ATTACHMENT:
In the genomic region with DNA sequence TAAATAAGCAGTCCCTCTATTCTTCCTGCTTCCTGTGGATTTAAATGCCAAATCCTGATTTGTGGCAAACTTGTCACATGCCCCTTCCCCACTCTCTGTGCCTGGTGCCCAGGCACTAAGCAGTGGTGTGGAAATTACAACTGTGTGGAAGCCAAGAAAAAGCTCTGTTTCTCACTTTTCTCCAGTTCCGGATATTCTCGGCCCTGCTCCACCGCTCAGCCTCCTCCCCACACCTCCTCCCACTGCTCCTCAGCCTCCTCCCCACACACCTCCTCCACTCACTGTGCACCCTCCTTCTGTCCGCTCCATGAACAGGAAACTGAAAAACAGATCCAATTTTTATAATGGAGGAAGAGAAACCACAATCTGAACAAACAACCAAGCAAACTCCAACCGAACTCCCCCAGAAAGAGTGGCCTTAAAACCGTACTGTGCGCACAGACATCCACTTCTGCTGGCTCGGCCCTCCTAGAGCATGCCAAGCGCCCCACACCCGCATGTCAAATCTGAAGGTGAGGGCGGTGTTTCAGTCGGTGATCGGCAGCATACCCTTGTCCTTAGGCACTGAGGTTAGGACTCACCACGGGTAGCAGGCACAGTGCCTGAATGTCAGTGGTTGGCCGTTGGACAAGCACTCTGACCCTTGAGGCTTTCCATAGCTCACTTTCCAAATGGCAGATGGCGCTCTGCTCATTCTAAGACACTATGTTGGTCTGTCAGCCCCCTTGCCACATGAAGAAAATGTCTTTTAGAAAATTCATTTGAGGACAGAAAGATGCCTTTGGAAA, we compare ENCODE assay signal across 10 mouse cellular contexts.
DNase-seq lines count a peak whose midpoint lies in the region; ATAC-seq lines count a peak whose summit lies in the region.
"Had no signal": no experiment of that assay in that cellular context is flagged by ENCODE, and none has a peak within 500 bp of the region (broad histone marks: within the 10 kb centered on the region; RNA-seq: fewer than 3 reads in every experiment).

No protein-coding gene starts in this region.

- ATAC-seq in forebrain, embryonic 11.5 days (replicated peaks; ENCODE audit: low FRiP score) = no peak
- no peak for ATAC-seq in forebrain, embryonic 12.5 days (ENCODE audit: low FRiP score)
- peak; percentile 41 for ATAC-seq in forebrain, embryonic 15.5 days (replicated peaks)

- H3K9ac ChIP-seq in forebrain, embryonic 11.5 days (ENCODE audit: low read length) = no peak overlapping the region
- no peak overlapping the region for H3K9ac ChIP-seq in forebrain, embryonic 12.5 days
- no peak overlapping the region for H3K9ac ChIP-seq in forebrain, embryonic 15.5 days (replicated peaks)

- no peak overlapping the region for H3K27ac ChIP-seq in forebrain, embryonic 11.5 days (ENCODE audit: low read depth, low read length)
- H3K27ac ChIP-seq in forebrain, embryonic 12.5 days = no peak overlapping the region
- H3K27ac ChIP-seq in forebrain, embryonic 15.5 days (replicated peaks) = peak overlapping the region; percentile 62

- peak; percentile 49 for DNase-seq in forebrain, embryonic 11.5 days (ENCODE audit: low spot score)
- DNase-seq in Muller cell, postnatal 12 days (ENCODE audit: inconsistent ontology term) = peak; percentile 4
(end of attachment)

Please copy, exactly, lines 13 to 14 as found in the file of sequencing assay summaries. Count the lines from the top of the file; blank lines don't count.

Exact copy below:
- H3K27ac ChIP-seq in forebrain, embryonic 15.5 days (replicated peaks) = peak overlapping the region; percentile 62

- peak; percentile 49 for DNase-seq in forebrain, embryonic 11.5 days (ENCODE audit: low spot score)